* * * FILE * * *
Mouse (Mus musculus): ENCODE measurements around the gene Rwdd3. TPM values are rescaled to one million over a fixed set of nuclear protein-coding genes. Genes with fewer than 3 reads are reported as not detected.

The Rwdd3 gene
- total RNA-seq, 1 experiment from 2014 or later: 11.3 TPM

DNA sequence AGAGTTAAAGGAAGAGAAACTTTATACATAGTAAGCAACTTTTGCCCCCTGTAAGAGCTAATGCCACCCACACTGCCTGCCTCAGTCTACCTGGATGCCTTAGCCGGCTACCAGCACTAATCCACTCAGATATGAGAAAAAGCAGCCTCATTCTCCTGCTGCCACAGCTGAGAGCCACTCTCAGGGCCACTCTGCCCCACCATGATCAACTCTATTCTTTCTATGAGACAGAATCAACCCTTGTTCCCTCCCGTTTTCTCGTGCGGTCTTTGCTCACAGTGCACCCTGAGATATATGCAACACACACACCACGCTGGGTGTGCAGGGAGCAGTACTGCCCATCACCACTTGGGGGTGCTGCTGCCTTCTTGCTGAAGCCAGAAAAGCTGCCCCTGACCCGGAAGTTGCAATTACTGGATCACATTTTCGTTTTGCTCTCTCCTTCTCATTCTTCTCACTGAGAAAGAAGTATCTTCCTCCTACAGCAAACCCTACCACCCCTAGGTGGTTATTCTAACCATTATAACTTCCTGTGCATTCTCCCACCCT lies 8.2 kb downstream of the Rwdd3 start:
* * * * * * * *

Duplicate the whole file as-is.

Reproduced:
Mouse (Mus musculus): ENCODE measurements around the gene Rwdd3. TPM values are rescaled to one million over a fixed set of nuclear protein-coding genes. Genes with fewer than 3 reads are reported as not detected.

The Rwdd3 gene
- total RNA-seq, 1 experiment from 2014 or later: 11.3 TPM

DNA sequence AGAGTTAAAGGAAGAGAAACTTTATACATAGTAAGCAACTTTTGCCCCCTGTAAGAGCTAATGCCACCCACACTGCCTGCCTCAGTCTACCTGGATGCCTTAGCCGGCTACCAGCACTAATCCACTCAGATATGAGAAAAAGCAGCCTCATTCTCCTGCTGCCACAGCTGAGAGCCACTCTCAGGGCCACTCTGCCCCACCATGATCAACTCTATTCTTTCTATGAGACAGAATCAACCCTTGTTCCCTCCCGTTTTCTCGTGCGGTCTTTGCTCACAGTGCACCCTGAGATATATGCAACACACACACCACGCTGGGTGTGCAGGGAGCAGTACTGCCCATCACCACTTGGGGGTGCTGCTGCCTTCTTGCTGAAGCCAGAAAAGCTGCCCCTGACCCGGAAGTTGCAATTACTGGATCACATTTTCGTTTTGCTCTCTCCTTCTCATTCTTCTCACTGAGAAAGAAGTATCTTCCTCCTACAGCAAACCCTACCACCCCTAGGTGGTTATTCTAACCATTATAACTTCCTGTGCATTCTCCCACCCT lies 8.2 kb downstream of the Rwdd3 start: